Immunotherapies Could Open the Door for Additional Treatments in Mucosal Melanoma

Despite limited information on treatment options for mucosal melanoma, Richard Joseph, MD, says immunotherapies could be a rewarding challenge for oncologists to undertake in the field.

Joseph, a medical oncologist at Mayo Clinic, says one recent study investigating the immunotherapy nivolumab in the treatment of mucosal melanoma resulted in response rates that could possibly warrant further investigation.

"What they found was that the response rates tended to be slightly lower than what we typically see in cutaneous melanoma, but still a relatively good response rate," he said.

"This gives us, for the time being, some quality data for when we are treating patients with mucosal melanoma. We can now give our patients some good numbers regarding if we should treat them with immunotherapy. Before, we were treating them with immunotherapy without really knowing the efficacy."

The study was based on a pooled analysis of 889 patients, 10% (86) of whom had mucosal melanoma.

At a median follow-up of 9.2 months (0.3-62.5), median progression-free survival (PFS) was 3.0 months (95% CI, 2.2-5.4) for patients with mucosal melanoma and 5.1 months (95% CI, 3.9-6.1) for all treated patients. The objective response rate (ORR) was 23.3% (95% CI, 14.8-33.6) for patients with mucosal melanoma and 35.9% (95% CI, 32.7-39.1) for all treated patients, with complete responses in 6% of patients in both cohorts.

Median duration of response was not reached for patients with mucosal melanoma and was 22.0 months (95% CI, 22.0-NR) for all treated patients. This data marks the first analysis of nivolumab in this subtype and is significant for oncologists treating patients with the disease

Joseph says mucosal melanoma is typically much more aggressive than cutaneous melanoma, generally due to the biology and the late-stage that it often identified.

Roughly 10% of patients usually present with mucosal melanoma as their primary site, and the rates of mutations are also different than cutaneous melanoma, with BRAF mutations less frequently seen and c-KIT mutations more commonly seen.

"Mucosal melanoma is genetically different than cutaneous melanoma. Despite this, we tend to treat them the same without a lot of great evidence to support that. This is an issue.," said Joseph.

With the research into nivolumab in mucosal melanoma, and its possible place in the treatment paradigm, Joseph warns that oncologists must be wary of the unique toxicities immunotherapies may cause.

"The first issue is that toxicities tend to occur longer after the time of administration. With chemotherapies, we see side effects within days and, with immunotherapy, it could be weeks. It doesn’t always quite register with the patients or the doctors that the side effects they might be feeling are related to the treatment they are receiving," said Joseph, adding that these toxicities may be misattributed to different factors, rather than the immunotherapies, due to their late presentation.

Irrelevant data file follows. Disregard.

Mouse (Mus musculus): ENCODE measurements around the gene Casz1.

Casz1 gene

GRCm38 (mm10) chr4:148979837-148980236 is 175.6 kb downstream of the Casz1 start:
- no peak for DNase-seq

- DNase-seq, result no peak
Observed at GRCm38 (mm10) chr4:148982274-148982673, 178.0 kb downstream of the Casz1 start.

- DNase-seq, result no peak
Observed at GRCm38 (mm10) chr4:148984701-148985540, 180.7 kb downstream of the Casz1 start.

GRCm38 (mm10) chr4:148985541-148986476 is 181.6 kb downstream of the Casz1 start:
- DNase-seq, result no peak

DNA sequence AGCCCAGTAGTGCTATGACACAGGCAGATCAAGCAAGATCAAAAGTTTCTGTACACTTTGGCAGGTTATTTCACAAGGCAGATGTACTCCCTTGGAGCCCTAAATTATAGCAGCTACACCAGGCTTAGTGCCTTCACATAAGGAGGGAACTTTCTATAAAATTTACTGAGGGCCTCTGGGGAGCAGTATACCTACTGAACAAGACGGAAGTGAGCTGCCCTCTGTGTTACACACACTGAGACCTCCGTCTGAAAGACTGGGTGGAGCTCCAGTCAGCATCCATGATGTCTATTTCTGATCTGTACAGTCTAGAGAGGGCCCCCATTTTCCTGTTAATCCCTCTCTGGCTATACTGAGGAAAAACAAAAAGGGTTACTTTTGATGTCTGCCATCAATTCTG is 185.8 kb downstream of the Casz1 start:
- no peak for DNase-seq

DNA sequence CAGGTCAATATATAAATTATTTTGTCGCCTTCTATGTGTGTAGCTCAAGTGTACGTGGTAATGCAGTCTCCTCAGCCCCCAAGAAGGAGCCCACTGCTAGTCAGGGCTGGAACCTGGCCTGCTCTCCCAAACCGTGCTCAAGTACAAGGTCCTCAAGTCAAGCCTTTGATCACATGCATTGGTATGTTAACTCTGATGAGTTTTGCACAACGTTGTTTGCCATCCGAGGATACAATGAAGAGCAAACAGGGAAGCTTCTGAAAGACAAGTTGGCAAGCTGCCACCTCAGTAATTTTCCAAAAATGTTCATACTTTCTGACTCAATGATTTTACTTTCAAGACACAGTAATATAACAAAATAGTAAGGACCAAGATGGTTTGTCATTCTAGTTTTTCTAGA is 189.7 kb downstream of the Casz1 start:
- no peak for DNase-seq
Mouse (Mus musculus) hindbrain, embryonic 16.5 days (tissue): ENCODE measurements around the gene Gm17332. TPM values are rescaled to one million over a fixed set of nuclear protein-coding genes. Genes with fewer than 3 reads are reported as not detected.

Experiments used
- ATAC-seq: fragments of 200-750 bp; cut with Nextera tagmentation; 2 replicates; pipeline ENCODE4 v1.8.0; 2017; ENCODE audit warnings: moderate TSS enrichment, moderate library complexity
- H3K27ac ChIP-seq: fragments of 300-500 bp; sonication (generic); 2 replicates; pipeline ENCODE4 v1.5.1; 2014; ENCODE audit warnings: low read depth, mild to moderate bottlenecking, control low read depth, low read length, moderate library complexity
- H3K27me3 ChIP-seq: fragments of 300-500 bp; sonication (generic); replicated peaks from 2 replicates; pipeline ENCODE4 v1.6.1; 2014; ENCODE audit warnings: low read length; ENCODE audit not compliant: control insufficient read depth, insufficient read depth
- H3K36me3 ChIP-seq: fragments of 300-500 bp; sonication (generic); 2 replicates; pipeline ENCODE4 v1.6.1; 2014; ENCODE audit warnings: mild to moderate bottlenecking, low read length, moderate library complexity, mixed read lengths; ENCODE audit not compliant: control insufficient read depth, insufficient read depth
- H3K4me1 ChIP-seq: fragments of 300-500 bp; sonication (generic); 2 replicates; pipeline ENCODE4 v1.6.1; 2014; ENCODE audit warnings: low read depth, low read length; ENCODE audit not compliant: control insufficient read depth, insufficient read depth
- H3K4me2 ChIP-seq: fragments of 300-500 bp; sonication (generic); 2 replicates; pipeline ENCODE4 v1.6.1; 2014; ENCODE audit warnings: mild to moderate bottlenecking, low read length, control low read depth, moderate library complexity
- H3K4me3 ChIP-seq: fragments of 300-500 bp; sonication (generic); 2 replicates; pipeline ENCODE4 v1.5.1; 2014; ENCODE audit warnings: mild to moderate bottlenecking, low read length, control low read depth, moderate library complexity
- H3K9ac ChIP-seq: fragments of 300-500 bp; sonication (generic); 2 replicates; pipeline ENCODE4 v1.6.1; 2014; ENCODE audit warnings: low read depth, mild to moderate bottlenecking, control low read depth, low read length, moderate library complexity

"The other challenge is that, while there are resolutions to these symptoms, treatment must be started soon. We can decrease the immune system through immune suppressants, such as steroids. That is very different than managing the toxicities associated with chemotherapy or targeted therapy. We have to get really good at figuring out what dose of steroids to use, when to start, and how quickly to taper. That is a bit of an art."

Looking toward the future of immunotherapies in mucosal melanoma, Joseph says the improvement of the treatment relies on focused research into the field.

"One of the main ways that we could improve on immunotherapy is to focus on further developing the agents we have, rather than just focusing on new drugs. One of the ways we can do that is by determining how long to treat these patients. The duration of therapy is really unknown, especially for patients who are responding," he said.

"Biomarkers are also needed to determine which patients are most likely to respond. There are still a fair number of patients who do not benefit from these treatments, so we need to figure out how to preselect them. We need to also find a biomarker that can help determine when to stop treatment for patients who are already receiving therapy, so that we are not just treating indefinitely."